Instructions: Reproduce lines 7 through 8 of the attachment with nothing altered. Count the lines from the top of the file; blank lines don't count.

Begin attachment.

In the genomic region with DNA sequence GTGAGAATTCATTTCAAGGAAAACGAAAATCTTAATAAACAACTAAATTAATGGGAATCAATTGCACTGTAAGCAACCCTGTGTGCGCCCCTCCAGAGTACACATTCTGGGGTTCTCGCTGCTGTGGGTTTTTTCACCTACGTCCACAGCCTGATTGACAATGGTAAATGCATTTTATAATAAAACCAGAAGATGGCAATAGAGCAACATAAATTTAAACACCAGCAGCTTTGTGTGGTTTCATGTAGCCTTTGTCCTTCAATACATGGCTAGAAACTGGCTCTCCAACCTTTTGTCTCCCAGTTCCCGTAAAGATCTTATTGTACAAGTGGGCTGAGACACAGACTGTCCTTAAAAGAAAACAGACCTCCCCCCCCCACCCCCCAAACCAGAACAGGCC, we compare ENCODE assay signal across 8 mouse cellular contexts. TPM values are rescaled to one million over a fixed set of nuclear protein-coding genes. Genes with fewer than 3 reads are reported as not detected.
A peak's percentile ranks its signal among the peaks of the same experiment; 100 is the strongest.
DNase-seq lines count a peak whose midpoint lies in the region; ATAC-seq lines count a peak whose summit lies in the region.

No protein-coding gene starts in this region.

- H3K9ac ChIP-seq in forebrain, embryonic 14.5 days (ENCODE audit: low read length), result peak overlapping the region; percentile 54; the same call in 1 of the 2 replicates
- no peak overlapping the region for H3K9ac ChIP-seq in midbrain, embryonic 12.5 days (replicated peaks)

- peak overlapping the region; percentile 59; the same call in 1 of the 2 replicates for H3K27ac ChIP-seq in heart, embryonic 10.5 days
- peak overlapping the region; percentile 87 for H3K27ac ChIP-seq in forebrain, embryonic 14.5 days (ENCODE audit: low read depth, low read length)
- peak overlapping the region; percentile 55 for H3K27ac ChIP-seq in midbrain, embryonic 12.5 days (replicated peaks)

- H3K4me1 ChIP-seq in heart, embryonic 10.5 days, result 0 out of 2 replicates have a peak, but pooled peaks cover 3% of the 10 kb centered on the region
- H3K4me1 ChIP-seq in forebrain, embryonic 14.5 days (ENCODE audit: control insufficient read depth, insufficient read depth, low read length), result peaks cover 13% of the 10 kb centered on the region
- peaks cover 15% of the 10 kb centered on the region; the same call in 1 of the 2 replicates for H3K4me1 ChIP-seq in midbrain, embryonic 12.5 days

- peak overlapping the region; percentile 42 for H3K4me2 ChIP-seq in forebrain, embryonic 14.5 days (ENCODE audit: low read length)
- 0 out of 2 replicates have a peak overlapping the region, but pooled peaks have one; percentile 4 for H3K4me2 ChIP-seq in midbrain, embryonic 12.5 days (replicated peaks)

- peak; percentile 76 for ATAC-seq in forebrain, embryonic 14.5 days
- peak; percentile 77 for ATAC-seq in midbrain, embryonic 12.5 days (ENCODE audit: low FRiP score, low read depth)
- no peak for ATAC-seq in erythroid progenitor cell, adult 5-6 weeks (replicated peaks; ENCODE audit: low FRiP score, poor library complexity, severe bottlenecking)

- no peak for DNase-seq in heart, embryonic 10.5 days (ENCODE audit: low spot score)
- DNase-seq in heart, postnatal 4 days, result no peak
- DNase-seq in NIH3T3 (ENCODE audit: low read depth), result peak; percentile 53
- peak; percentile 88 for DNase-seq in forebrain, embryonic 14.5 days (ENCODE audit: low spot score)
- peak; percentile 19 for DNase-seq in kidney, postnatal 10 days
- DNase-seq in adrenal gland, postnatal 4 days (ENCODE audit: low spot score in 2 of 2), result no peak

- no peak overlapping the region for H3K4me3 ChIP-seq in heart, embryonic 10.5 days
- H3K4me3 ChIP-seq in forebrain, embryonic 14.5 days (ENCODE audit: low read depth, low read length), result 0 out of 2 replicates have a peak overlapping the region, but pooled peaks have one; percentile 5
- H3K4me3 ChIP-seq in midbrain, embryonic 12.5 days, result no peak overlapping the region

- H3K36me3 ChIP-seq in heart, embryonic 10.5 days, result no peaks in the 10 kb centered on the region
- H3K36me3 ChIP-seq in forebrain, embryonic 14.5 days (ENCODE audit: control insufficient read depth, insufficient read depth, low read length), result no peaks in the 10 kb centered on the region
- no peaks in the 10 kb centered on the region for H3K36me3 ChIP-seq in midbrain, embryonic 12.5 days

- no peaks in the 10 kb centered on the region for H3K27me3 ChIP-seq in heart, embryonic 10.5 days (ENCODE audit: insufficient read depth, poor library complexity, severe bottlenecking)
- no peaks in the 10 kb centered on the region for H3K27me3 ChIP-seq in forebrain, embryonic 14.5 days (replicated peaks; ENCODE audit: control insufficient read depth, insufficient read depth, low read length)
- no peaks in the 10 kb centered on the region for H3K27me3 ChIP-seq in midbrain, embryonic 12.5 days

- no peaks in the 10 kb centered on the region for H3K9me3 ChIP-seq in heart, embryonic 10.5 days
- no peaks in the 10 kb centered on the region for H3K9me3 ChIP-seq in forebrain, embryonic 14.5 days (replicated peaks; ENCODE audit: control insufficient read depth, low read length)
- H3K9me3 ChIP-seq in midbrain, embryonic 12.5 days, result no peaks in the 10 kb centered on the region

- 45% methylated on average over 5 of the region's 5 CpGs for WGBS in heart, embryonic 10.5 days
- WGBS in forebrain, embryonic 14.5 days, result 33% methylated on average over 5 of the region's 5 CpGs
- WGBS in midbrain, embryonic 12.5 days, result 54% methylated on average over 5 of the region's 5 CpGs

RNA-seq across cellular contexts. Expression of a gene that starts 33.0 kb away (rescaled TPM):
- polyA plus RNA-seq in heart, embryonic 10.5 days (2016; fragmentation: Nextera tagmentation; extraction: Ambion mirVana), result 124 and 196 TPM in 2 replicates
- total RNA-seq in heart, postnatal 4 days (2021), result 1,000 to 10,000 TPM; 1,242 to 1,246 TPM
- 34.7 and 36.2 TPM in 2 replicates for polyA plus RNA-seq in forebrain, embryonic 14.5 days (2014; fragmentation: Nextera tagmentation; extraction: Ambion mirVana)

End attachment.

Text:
- peak overlapping the region; percentile 59; the same call in 1 of the 2 replicates for H3K27ac ChIP-seq in heart, embryonic 10.5 days
- peak overlapping the region; percentile 87 for H3K27ac ChIP-seq in forebrain, embryonic 14.5 days (ENCODE audit: low read depth, low read length)